Mediterranean Shipping Company must pay US furniture maker MCS Industries reparations of almost US$1 million after the US Federal Maritime Commission (FMC) awarded default judgment to MCS in its breach-of-contract complaint against MSC.

FMC judge Erin Wirth cited MSC’s “willful and deliberate failure to provide discovery” as the Swiss-Italian liner giant had repeatedly failed to comply with the FMC’s order to turn over certain documents relating to its contract with MCS.

In July 2021, MCS filed complaints with the FMC, alleging that MSC and COSCO Shipping Lines reneged on their contractual obligations to supply shipping slots for exports to Asia. MCS resolved its dispute with COSCO two months later. At the time, spot container freight rates were at all-time highs and MCS alleged it had to pay much higher rates as MSC and COSCO had failed to provide sufficient slots as per the contracts.

Wirth granted MCS’ request for total reparations of US$944,655 from MSC, which the furniture maker claimed was what it had to pay in excess of contractual rates in the 2020-2021 shipping year and for the first three months of the 2021-2022 shipping year.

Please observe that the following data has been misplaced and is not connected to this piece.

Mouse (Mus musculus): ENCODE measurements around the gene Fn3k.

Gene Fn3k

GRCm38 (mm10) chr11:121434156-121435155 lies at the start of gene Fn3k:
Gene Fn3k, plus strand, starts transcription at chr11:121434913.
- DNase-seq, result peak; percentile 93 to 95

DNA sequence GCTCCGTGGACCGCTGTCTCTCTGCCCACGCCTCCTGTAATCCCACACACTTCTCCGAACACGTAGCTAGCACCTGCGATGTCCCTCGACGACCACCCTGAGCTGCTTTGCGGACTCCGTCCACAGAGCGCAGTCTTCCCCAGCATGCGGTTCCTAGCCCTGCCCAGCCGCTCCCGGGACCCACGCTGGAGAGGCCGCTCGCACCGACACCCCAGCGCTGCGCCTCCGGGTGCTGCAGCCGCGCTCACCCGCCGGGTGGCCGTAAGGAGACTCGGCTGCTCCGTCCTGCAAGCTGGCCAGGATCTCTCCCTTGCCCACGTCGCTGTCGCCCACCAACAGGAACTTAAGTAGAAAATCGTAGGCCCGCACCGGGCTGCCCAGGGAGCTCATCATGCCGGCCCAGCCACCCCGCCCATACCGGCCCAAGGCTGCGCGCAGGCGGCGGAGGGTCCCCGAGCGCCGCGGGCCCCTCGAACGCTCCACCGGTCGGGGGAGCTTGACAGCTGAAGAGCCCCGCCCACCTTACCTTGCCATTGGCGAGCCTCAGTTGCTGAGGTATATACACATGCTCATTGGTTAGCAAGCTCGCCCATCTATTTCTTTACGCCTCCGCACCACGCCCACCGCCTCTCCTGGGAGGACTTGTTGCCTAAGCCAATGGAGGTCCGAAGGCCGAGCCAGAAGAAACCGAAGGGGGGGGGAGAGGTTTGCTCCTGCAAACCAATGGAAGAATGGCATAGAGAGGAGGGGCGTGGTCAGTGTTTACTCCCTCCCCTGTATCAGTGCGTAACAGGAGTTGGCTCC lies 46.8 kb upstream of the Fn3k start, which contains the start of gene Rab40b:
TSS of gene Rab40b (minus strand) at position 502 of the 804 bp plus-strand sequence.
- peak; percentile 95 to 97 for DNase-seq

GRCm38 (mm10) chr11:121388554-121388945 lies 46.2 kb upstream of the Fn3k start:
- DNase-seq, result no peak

In her judgment, handed down on 13 January, Wirth noted that on 18 October 2022, following various arguments and applications, MSC filed documents from the Swiss Federal Office of Justice that Procedures of the Hague Evidence Convention apply to the FMC case and must be used. MCS, however, filed an objection 10 days later.

MSC asserted that further consultation with the Swiss authorities, not a default judgment, is the proper course for addressing its belief that discovery compliance would risk criminal sanctions. MCS argued that MSC had violated multiple discovery orders, including in its response to the order to show cause as to why default judgment should not be issued.

MSC had, according to the judgment, based its defence against MCS’ complaint that sailings from the Chinese ports of Tianjin and Qingdao could not be undertaken due to port congestion or other factors outside MSC’s control.

However, MCS’ lawyers requested MSC hand over any information it had regarding force majeure, as part of the discovery process; this was not done.

Judge Wirth wrote, “It appears that MSC Mediterranean Shipping has provided information regarding what sailings were voided or cancelled but hasn’t produced the documents and communications that would show why sailings were voided or cancelled. There are many factors impacting the current disruptions and it’s relevant for MCS Industries to discover which factors impacted MSC Mediterranean Shipping.”

Source : Container News